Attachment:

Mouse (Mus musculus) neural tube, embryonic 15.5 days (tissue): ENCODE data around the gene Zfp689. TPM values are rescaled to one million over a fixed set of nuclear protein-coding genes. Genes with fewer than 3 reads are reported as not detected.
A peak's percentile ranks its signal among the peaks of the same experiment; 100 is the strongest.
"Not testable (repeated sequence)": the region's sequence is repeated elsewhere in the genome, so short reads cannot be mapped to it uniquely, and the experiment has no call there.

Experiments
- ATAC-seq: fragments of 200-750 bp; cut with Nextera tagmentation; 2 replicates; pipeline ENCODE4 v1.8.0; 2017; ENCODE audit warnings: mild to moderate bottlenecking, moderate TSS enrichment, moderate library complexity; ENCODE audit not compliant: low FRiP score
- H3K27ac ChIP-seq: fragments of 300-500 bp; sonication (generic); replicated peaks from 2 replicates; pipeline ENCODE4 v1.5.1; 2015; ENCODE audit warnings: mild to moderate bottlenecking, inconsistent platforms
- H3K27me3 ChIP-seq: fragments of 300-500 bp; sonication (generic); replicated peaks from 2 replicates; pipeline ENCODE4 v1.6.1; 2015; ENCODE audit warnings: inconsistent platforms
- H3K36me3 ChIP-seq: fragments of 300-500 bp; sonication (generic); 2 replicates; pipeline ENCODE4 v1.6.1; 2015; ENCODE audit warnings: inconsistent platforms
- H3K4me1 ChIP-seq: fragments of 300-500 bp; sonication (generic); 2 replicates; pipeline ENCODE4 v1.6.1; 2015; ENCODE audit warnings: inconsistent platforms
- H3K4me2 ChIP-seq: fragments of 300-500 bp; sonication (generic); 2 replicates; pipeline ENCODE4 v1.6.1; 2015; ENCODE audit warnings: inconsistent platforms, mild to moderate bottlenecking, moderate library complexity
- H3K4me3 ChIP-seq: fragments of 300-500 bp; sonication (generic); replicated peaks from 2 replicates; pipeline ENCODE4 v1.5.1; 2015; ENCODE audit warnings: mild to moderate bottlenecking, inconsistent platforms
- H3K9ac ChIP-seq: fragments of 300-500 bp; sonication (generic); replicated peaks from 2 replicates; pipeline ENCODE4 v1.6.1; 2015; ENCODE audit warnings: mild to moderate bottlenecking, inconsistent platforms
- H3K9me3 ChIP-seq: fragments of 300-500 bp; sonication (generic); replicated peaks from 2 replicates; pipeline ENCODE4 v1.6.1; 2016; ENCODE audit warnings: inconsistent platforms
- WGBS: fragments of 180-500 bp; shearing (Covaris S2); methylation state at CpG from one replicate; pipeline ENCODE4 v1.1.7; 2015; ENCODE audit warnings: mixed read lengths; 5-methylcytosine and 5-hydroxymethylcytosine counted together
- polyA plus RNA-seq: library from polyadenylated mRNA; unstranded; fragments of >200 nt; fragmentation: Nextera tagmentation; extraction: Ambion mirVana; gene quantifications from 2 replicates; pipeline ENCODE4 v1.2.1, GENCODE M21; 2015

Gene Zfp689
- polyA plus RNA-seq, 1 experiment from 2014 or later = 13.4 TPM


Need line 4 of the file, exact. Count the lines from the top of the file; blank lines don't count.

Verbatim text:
Experiments